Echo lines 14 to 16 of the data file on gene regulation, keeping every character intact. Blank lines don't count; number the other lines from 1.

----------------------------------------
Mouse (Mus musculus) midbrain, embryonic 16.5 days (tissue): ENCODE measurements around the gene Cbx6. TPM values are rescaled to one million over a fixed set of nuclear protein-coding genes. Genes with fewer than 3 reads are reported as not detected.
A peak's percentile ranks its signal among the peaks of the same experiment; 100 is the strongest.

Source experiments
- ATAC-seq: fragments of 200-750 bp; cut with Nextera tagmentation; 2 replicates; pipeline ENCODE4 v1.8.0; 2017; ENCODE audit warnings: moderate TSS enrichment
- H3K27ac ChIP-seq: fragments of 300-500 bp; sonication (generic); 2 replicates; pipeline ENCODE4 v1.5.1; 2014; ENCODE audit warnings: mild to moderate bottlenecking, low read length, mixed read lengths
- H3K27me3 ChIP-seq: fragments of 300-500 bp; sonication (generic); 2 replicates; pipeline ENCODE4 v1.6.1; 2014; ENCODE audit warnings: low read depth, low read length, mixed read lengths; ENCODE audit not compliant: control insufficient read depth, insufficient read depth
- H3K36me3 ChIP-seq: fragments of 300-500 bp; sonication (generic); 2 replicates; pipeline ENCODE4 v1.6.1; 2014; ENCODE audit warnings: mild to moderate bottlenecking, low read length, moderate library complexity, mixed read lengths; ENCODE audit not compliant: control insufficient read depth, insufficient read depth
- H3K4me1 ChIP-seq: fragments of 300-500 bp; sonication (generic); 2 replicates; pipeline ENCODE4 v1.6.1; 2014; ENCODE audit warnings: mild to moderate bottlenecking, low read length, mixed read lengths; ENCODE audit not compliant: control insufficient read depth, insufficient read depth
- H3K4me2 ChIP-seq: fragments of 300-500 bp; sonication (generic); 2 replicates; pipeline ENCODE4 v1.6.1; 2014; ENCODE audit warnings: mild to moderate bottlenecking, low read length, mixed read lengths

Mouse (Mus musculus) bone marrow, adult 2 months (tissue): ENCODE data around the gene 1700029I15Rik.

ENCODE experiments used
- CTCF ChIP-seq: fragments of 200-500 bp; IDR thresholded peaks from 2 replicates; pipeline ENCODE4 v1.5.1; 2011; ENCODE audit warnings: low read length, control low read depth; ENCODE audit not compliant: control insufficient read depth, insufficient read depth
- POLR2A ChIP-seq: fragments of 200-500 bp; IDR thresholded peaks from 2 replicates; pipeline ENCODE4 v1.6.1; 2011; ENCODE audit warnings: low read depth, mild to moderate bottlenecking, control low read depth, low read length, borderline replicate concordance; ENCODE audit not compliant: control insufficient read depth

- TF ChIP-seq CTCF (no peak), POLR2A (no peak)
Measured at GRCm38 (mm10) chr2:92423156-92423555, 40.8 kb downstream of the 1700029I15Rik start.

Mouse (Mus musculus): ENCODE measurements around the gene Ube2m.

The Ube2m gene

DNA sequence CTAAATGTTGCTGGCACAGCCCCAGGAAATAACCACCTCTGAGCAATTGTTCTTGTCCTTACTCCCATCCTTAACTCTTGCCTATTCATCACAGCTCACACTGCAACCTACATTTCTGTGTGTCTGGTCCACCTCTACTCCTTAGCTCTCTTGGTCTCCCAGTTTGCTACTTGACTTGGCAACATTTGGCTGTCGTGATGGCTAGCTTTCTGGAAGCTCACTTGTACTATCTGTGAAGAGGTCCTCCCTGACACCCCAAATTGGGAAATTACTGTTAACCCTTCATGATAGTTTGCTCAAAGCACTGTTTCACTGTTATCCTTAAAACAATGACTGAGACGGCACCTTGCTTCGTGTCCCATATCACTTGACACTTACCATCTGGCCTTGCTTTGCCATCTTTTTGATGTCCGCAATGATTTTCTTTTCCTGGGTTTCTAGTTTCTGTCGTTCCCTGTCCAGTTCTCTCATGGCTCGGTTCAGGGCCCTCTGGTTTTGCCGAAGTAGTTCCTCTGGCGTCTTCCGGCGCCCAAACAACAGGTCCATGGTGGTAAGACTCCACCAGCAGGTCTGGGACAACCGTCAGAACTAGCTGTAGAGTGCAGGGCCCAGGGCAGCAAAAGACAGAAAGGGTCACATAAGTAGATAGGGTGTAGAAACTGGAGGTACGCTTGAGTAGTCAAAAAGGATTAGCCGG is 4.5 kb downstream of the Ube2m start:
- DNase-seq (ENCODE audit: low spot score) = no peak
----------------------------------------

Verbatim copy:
- TF ChIP-seq CTCF (no peak), POLR2A (no peak)
Measured at GRCm38 (mm10) chr2:92423156-92423555, 40.8 kb downstream of the 1700029I15Rik start.

Mouse (Mus musculus): ENCODE measurements around the gene Ube2m.